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Untapped Opportunities For Poverty Reduction In Bio-Plastics

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Agriculture remains a dominant sector in the short and long term development of the Nigerian economy. It has the potentials of ensuring food security, creating employments, reducing crime and poverty, as well as guarantee sustainable environment through “green civilisation” which is the process of transforming agro products into industrial finished goods.
Bio Plastic i.e. the production of degradable plastics from starch and other agricultural raw materials is one of the untapped opportunities begging for attention. Plastics have been gaining prominence in the economy because of its multifarious purposes (packaging, as construction materials, automobile, furniture and electronics, and for various types of domestic products) and wide consumption all over the world. 50 million varieties of plastics were consumed in 1976, 330 million in 2015, while its consumption increases on daily basis. Plastics have become major sources of employment to workers in the plastic and allied industries.
Nigeria have comparative advantage in agriculture as her real productive sector, with job creating abilities, the development of rural communities, mitigating urban problems export activities. Raw materials are sourced through agriculture, therefore to obtain easy access to it; development of rural communities cannot be over-emphasised. Most plastics produced in the 20th century are sourced from petroleum products but are no longer sustainable. Renewable raw materials from plants and food crops have been developed to produce bio-degradable plastics. It is capable of minimising plastic wastes both at production and usage levels.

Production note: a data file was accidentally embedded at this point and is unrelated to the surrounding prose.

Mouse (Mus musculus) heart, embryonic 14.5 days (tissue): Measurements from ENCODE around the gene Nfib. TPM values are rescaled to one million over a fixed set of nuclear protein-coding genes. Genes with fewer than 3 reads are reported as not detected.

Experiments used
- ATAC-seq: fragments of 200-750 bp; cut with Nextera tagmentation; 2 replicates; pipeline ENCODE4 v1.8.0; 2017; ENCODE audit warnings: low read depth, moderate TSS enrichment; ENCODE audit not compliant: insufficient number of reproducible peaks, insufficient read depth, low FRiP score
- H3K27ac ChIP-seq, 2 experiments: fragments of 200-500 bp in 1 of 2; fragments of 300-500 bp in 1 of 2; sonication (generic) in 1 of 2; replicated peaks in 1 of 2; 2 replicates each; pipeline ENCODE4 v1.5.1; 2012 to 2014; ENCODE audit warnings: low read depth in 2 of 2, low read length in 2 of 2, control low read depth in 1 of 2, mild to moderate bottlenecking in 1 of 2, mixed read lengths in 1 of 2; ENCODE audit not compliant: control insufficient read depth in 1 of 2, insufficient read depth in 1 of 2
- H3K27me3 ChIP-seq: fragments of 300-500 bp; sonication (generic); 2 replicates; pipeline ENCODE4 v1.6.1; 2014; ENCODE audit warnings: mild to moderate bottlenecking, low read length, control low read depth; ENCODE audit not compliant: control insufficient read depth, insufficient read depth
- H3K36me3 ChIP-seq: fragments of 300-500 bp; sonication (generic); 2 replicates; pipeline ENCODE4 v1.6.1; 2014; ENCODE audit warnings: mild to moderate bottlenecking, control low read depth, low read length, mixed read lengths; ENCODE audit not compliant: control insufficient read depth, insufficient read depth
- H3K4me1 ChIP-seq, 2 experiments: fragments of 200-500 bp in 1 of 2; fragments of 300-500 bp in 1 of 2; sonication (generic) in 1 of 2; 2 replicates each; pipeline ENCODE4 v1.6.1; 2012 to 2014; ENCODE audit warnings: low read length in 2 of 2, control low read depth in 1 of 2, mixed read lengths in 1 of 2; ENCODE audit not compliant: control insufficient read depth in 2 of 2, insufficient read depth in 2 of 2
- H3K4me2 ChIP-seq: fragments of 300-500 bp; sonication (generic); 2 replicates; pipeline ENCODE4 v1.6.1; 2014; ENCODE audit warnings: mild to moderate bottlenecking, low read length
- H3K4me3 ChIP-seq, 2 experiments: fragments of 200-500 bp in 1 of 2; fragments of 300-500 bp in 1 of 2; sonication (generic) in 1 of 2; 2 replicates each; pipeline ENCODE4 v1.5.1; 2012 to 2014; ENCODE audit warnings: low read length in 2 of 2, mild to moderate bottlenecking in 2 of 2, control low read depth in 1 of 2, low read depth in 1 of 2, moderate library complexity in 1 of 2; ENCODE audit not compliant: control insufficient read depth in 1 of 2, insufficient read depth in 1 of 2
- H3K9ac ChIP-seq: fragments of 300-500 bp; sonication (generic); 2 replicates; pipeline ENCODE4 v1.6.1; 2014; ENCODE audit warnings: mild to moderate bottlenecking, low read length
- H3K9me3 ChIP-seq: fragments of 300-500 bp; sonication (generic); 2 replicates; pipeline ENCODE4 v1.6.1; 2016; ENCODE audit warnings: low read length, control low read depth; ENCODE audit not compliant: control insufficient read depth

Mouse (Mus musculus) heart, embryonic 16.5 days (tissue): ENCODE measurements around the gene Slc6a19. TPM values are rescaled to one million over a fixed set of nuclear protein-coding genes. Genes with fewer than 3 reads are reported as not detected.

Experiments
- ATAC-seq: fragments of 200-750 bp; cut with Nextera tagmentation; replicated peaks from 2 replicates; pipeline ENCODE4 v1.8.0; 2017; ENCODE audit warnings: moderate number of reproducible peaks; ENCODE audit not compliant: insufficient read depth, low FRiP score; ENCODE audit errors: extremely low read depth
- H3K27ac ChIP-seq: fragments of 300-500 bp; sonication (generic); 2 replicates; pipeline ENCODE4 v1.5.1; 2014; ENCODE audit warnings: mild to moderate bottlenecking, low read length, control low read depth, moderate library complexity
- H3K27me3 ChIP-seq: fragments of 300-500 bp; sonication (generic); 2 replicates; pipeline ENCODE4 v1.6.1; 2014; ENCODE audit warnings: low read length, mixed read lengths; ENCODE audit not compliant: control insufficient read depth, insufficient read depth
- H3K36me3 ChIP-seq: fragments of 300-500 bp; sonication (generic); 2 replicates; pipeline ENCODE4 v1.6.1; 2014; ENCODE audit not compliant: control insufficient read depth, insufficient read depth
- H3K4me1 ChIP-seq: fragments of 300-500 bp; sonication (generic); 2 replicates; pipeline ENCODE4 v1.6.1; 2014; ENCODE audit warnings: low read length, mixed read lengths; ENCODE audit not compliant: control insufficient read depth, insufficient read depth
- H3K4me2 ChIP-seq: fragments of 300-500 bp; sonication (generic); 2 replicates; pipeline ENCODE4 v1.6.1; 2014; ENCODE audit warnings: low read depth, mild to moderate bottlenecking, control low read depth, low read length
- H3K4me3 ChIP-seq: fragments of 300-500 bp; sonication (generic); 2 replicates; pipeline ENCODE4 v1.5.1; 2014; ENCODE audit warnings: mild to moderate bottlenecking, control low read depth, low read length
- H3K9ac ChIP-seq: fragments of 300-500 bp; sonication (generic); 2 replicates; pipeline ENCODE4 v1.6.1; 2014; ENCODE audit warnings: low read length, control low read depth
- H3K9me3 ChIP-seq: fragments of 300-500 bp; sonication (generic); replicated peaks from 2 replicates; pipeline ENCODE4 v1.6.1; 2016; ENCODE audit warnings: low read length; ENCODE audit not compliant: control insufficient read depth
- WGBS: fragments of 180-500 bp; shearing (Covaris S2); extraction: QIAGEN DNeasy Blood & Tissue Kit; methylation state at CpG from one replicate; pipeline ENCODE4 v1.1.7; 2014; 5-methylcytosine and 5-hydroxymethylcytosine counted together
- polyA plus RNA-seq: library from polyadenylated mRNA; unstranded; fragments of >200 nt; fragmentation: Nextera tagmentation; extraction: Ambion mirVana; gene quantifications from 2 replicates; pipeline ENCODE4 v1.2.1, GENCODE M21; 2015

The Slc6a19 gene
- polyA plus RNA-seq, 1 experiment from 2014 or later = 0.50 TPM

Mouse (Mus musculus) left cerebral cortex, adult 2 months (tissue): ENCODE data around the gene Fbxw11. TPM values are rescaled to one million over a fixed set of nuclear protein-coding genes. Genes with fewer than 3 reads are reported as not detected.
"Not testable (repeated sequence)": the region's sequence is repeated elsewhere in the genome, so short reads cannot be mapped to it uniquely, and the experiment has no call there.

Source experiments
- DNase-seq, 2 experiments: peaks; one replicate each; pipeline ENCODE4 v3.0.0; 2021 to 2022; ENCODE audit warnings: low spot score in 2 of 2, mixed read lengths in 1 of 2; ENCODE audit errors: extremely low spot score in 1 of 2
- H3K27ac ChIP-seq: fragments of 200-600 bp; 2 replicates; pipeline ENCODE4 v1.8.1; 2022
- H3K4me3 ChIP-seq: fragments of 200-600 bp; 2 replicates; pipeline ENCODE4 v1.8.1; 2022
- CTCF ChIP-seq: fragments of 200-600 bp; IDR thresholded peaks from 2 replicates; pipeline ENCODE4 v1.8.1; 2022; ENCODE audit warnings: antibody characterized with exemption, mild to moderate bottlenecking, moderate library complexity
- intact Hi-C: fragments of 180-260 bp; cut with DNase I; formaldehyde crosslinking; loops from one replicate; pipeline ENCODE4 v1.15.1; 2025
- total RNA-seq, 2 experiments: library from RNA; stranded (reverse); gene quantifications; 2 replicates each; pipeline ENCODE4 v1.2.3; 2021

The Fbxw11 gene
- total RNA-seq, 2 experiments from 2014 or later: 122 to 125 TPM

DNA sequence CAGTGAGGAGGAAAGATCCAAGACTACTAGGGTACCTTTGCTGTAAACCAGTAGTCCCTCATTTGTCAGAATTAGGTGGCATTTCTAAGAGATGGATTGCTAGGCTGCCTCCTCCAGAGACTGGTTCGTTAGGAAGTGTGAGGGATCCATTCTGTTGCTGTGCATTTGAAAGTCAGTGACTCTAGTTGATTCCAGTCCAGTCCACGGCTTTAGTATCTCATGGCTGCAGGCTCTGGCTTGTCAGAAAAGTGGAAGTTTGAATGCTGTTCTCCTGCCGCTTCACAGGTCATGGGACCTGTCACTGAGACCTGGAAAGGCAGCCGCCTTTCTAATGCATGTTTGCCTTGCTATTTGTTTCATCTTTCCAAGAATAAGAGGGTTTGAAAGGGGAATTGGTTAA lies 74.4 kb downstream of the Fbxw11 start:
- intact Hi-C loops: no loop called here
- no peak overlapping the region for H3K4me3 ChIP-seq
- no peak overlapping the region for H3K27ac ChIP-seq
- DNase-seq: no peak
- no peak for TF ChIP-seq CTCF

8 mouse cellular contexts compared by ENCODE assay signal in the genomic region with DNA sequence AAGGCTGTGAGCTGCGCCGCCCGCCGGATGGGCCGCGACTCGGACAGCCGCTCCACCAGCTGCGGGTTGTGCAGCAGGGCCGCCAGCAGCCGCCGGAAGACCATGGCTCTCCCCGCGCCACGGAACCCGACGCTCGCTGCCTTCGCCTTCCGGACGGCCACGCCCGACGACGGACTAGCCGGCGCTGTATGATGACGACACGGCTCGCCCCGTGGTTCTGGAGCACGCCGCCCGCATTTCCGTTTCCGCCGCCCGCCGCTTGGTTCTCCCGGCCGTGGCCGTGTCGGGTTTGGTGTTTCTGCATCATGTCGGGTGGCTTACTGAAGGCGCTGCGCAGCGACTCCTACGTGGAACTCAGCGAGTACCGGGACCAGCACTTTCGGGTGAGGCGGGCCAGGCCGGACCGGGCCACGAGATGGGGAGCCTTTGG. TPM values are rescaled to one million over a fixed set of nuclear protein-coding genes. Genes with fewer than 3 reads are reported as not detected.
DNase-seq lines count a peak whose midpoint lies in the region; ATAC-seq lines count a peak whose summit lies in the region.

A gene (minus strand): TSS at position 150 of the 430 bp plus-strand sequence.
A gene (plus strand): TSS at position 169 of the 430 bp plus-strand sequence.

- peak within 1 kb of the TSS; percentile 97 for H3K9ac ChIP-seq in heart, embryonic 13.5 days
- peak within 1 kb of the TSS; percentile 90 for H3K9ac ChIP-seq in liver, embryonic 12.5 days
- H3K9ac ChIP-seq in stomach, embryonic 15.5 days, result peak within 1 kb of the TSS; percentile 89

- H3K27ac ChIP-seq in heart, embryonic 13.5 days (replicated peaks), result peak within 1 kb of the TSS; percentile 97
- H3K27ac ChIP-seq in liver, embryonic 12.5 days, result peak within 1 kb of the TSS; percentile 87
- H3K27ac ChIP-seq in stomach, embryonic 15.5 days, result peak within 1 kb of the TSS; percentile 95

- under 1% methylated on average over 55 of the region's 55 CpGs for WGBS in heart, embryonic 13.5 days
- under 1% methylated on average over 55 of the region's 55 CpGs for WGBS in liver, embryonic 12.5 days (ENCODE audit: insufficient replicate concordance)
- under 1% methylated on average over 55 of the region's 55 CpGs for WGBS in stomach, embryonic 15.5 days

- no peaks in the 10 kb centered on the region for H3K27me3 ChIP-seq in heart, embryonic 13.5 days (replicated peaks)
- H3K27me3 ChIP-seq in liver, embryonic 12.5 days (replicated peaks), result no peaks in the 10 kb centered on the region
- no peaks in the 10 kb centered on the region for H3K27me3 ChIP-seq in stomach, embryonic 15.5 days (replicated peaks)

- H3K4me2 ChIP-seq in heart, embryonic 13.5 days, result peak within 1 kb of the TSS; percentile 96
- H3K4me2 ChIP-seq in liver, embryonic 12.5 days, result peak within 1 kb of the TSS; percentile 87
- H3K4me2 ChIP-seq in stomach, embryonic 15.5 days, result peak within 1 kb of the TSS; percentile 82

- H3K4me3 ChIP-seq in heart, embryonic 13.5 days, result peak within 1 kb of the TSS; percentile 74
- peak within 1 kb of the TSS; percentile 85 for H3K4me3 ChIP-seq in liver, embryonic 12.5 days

They can also enhance the growth of small and medium scale enterprises through which farmers and youths can generate income and create avenue for employment. With the prospects of biogenic raw materials for plastic production, new technologies will emerge, be promoted and adopted through agricultural education, research and training, and provision of infrastructures in rural communities. Value chain helps firms to develop their indigenous capabilities to help local firms transfer new technology, skills and knowledge. Producers need to imbibe better technology to improve efficiency, the quality and functionality of a product through upgrading by using higher quality material or an improved quality management system (QMS).
The foregoing portends a huge market for bio degradable plastic from Nigeria. To have easy access to bio raw materials, there is need to develop agriculture with the supports of policies and initiatives. Value chains activities have to be introduced for the purpose of making agricultural produce a ready source of acquiring raw materials for industrial development. Jobs can be created through the value chain by giving skills to small and medium entrepreneurs on how to transform raw materials to valuable products for foreign exchange earnings and poverty reduction. Production of bio-plastics (PLA) will be a better alternative to BPA plastics and will be an avenue of minimising health hazard derivable from BPA plastics. Our agricultural sectors can become a ready source of obtaining raw materials for the development of industries and means of creating job opportunities for the unemployed youths in the Nigerian society.

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